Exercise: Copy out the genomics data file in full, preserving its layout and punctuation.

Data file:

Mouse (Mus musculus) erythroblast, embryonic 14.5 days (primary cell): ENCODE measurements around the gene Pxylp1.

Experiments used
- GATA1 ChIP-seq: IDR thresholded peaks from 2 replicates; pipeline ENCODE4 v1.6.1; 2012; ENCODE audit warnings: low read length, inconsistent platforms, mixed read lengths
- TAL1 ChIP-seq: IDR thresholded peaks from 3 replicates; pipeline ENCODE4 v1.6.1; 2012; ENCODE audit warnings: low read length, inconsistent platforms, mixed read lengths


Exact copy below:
Mouse (Mus musculus) erythroblast, embryonic 14.5 days (primary cell): ENCODE measurements around the gene Pxylp1.

Experiments used
- GATA1 ChIP-seq: IDR thresholded peaks from 2 replicates; pipeline ENCODE4 v1.6.1; 2012; ENCODE audit warnings: low read length, inconsistent platforms, mixed read lengths
- TAL1 ChIP-seq: IDR thresholded peaks from 3 replicates; pipeline ENCODE4 v1.6.1; 2012; ENCODE audit warnings: low read length, inconsistent platforms, mixed read lengths